Laurie Goodman, Co-director of the Urban Institute’s Housing Finance Policy Center, has this to say:
“In 1984, 1994, 2000, and 2013, every time we have rate increases, we have increases in nominal home prices. We expect this to be more pronounced, as there is a big demand-and-supply gap at the present time.”
Scott Anderson, Chief Economist for Bank of the West, has this to say:
“The tightening labor market, rising wage growth, high levels of consumer confidence and a millennial generation with a pent-up demand for housing should allow the housing market to weather the storm of gradually rising interest rates.”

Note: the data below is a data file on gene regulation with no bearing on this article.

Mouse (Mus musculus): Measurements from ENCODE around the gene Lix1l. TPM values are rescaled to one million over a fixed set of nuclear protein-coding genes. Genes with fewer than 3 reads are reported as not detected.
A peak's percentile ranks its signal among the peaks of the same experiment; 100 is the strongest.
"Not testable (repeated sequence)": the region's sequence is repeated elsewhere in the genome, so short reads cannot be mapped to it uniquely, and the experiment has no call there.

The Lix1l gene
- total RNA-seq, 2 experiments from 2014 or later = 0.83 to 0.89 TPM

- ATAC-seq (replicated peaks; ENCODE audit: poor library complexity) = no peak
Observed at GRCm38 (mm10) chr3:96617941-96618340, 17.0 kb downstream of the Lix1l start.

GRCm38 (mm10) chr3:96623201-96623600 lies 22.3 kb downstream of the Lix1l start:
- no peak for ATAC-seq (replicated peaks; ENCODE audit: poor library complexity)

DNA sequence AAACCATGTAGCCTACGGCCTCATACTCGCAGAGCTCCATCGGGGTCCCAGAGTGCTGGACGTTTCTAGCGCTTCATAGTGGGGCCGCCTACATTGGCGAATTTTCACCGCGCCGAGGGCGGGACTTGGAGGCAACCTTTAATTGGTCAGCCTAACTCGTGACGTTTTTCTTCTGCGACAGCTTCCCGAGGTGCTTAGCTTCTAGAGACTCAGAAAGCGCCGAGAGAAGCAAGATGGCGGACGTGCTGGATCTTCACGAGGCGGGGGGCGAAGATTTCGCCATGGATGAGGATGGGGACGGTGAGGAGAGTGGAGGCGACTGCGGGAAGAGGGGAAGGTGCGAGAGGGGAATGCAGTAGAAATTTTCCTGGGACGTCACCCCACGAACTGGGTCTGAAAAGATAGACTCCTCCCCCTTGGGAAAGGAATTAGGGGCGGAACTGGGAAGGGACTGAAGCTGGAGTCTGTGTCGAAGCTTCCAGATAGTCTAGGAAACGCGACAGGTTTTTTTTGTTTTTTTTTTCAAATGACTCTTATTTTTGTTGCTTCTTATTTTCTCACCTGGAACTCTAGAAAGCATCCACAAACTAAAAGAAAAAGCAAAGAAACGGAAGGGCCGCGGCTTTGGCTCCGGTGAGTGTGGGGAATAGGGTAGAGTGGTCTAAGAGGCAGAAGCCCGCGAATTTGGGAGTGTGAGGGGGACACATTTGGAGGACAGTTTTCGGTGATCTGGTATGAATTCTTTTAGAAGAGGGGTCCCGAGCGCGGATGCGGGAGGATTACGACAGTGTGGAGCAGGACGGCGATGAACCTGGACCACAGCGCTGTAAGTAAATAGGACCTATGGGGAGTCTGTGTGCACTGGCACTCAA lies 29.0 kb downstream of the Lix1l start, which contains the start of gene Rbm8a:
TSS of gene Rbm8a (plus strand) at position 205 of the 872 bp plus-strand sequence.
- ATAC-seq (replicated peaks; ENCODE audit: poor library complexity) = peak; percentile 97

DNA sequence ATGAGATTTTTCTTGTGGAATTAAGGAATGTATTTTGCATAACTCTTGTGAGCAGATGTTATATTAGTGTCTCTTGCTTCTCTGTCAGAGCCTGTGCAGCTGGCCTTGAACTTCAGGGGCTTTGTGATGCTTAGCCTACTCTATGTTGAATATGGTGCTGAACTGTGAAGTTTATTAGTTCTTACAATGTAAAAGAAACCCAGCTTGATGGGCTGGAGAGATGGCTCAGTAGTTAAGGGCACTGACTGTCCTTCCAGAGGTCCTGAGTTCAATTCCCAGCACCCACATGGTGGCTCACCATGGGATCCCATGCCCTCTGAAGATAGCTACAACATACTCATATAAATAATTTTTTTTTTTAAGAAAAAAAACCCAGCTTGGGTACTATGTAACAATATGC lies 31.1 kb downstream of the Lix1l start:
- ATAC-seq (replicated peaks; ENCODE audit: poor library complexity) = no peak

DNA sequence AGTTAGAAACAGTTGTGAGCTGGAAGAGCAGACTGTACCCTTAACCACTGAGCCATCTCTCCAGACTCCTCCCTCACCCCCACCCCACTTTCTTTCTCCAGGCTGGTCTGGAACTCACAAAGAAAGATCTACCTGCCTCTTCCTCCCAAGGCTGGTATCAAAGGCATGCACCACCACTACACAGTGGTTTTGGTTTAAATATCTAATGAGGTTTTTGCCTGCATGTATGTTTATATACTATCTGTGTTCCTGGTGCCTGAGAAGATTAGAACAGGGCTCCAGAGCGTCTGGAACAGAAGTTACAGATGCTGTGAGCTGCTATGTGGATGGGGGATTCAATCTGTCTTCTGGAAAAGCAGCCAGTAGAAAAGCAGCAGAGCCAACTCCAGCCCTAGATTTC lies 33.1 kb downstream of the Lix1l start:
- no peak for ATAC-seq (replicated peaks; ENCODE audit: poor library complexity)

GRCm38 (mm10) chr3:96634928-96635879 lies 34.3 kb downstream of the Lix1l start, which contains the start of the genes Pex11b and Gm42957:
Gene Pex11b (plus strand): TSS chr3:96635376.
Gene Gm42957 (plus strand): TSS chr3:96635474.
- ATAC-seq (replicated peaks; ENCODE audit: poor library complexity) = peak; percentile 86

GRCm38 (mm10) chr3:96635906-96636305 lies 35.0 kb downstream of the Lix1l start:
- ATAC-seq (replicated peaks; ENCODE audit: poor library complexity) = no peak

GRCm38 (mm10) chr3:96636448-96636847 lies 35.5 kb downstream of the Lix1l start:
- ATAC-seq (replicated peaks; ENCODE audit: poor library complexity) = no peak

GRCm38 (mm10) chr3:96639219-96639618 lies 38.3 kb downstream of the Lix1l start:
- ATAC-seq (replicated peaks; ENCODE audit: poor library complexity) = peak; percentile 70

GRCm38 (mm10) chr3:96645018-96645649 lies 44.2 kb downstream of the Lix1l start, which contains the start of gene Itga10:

Bob Walters, President & COO of retail mortgage lender Quicken Loans has this to say:
“A modest increase in mortgage rates won’t have much of an effect on home purchases.”
First American Chief Economist Mark Fleming has this to say:
"Our survey data shows that mortgage rates would have to be significantly higher to have any meaningful impact. The house buying power that borrowers have, even with rates below five percent, still remains historically strong."